More Muslim Countries Moving Closer to Normalizing Ties with Israel
The Israeli Foreign Minister, Eli Cohen, has disclosed that approximately six or seven Muslim nations are moving closer to establishing normalized relations with Israel. Cohen’s statement comes in the wake of discussions about Saudi Arabia potentially joining the Abraham Accords, an agreement that already includes the United Arab Emirates (UAE), Bahrain, Morocco, and Sudan.
Cohen has engaged in diplomatic talks with leaders from various Muslim countries that have not yet recognized Israel. Meanwhile, during a recent United Nations (UN) session, Israeli Prime Minister Benjamin Netanyahu expressed his hopes for peace with Saudi Arabia and even hinted at a forthcoming alliance. This development has sparked curiosity about which Muslim countries might follow suit and establish ties with Israel.
Although Cohen hinted at the involvement of countries from Asia and Africa, he refrained from providing specific details, possibly due to a recent diplomatic mishap involving Libya. Cohen inadvertently revealed a secret meeting with Libya’s former foreign minister, Najla Mangoush, leading to her dismissal and subsequent relocation to London. US officials also criticized Cohen for this diplomatic misstep.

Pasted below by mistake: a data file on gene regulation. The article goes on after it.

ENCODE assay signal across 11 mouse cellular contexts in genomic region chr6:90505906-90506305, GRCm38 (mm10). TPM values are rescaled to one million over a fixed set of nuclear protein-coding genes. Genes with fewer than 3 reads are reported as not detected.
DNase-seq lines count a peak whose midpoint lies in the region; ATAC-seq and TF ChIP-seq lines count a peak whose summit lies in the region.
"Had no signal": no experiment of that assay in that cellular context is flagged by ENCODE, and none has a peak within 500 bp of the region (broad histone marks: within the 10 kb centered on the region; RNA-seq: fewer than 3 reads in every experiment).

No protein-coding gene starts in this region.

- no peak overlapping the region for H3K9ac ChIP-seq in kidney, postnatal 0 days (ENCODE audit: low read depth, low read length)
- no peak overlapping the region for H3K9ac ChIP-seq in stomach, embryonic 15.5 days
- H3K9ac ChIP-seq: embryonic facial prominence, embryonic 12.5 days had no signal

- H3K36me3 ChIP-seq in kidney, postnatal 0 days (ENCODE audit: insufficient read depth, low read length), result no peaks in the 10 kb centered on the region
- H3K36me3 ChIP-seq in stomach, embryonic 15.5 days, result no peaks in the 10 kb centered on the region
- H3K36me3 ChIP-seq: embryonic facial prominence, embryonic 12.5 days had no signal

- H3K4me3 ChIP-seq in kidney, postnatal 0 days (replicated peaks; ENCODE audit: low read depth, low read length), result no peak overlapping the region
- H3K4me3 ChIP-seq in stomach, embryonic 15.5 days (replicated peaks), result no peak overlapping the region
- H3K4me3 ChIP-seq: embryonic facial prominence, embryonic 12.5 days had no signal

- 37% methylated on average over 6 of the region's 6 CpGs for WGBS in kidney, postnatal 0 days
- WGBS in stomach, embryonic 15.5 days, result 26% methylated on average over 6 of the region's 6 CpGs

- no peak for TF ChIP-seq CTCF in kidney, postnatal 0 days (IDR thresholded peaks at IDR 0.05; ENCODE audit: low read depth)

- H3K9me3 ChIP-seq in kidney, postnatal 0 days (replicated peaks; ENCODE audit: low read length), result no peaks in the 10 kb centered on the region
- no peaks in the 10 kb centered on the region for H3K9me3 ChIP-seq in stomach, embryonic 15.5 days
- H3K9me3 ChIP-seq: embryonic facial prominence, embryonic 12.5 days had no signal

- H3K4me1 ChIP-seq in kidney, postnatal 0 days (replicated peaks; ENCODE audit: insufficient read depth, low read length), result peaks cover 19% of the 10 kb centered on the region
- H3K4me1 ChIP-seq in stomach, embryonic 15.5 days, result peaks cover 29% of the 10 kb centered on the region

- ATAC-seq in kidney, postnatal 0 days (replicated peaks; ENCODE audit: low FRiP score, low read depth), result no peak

Conversely, Pakistan’s Caretaker Foreign Minister, Jalil Abbas Jilani, emphasized that Pakistan would consider its own interests and those of the Palestinian people before making any decisions regarding the recognition of Israel.
Earlier, Saudi Arabia’s Crown Prince, Mohammed bin Salman (MBS), suggested the possibility of a normalization agreement with Israel, stating in a recent interview with Fox News, “Every day we get closer.” He indicated that his country is nearing a potential accord with Israel, marking the first time he has publicly addressed the matter. He characterized this as the first genuine opportunity for a deal between the two nations and mentioned that the United States and Saudi Arabia have been engaged in discussions on the subject.